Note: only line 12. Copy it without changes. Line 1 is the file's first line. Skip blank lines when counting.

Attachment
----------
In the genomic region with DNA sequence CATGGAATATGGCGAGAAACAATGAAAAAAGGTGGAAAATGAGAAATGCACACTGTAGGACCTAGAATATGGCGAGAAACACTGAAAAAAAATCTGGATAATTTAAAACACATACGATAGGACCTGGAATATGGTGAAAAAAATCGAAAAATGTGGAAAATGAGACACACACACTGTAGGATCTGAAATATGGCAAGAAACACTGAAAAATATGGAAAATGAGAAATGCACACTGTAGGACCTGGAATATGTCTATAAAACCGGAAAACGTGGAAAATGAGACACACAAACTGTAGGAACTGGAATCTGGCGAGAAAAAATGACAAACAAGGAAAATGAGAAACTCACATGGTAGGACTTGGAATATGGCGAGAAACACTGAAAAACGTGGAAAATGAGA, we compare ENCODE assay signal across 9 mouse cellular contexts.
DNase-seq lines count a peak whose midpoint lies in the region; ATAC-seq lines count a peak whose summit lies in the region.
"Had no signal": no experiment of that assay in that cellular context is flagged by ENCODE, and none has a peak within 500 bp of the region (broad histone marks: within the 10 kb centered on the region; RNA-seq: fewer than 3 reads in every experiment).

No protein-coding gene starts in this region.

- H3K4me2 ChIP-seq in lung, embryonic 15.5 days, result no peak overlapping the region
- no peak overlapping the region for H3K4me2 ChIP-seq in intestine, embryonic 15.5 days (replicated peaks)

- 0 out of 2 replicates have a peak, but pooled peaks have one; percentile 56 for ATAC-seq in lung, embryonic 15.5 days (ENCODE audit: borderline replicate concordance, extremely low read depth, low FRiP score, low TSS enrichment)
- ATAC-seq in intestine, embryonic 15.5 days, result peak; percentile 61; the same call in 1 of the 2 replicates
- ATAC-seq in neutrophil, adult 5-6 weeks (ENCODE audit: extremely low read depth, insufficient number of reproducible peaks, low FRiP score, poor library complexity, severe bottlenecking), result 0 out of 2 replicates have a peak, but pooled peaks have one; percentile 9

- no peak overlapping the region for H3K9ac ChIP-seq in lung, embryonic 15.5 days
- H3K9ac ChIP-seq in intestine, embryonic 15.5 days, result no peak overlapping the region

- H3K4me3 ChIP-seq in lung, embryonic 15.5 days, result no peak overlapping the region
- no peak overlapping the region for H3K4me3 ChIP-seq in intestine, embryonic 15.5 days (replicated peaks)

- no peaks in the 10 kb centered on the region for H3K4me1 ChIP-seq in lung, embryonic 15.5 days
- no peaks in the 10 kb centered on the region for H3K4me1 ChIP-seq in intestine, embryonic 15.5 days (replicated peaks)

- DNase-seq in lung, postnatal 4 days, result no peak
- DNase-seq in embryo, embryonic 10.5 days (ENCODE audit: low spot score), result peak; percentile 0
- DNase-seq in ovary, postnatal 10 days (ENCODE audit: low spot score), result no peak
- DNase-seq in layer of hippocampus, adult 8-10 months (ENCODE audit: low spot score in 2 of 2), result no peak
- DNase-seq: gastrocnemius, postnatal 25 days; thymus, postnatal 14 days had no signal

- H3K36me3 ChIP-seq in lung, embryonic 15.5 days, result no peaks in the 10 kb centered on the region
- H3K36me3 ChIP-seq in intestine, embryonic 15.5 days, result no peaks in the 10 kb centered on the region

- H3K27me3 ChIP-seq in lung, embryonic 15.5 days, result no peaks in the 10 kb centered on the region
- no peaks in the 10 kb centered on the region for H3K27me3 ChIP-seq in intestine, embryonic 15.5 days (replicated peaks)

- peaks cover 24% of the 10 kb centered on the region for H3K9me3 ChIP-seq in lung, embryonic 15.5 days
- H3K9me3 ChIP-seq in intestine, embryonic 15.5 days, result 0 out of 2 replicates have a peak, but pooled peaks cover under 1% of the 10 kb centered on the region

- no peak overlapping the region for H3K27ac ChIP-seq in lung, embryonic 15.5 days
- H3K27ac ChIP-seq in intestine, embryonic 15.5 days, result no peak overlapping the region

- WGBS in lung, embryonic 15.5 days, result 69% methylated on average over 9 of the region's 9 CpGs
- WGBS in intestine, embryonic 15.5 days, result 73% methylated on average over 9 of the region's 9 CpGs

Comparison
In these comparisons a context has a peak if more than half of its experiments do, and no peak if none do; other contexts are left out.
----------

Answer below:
- H3K4me3 ChIP-seq in lung, embryonic 15.5 days, result no peak overlapping the region